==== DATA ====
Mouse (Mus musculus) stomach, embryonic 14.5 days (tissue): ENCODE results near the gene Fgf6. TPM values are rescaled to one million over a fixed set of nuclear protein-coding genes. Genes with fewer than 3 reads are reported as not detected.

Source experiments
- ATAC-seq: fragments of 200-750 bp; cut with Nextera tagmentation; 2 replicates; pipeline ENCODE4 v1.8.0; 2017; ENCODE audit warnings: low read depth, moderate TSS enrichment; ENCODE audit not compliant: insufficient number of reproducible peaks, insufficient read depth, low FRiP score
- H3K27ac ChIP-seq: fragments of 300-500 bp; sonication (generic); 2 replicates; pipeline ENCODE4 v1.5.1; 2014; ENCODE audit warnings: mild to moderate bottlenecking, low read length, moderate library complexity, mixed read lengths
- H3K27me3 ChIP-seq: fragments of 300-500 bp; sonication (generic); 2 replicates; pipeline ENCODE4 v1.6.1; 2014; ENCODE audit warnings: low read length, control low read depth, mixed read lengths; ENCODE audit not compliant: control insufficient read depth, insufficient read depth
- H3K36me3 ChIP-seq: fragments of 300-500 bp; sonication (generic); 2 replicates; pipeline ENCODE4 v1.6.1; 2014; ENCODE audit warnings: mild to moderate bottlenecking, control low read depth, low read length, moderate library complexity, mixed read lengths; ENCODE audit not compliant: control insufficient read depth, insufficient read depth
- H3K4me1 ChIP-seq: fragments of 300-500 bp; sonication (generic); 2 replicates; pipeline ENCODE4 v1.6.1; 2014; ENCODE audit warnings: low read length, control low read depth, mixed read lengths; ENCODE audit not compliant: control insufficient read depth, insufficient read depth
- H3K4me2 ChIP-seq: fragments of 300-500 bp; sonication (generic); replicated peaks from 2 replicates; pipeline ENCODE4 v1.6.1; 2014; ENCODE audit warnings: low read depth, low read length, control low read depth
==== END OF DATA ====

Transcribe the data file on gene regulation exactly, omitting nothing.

Mouse (Mus musculus) stomach, embryonic 14.5 days (tissue): ENCODE results near the gene Fgf6. TPM values are rescaled to one million over a fixed set of nuclear protein-coding genes. Genes with fewer than 3 reads are reported as not detected.

Source experiments
- ATAC-seq: fragments of 200-750 bp; cut with Nextera tagmentation; 2 replicates; pipeline ENCODE4 v1.8.0; 2017; ENCODE audit warnings: low read depth, moderate TSS enrichment; ENCODE audit not compliant: insufficient number of reproducible peaks, insufficient read depth, low FRiP score
- H3K27ac ChIP-seq: fragments of 300-500 bp; sonication (generic); 2 replicates; pipeline ENCODE4 v1.5.1; 2014; ENCODE audit warnings: mild to moderate bottlenecking, low read length, moderate library complexity, mixed read lengths
- H3K27me3 ChIP-seq: fragments of 300-500 bp; sonication (generic); 2 replicates; pipeline ENCODE4 v1.6.1; 2014; ENCODE audit warnings: low read length, control low read depth, mixed read lengths; ENCODE audit not compliant: control insufficient read depth, insufficient read depth
- H3K36me3 ChIP-seq: fragments of 300-500 bp; sonication (generic); 2 replicates; pipeline ENCODE4 v1.6.1; 2014; ENCODE audit warnings: mild to moderate bottlenecking, control low read depth, low read length, moderate library complexity, mixed read lengths; ENCODE audit not compliant: control insufficient read depth, insufficient read depth
- H3K4me1 ChIP-seq: fragments of 300-500 bp; sonication (generic); 2 replicates; pipeline ENCODE4 v1.6.1; 2014; ENCODE audit warnings: low read length, control low read depth, mixed read lengths; ENCODE audit not compliant: control insufficient read depth, insufficient read depth
- H3K4me2 ChIP-seq: fragments of 300-500 bp; sonication (generic); replicated peaks from 2 replicates; pipeline ENCODE4 v1.6.1; 2014; ENCODE audit warnings: low read depth, low read length, control low read depth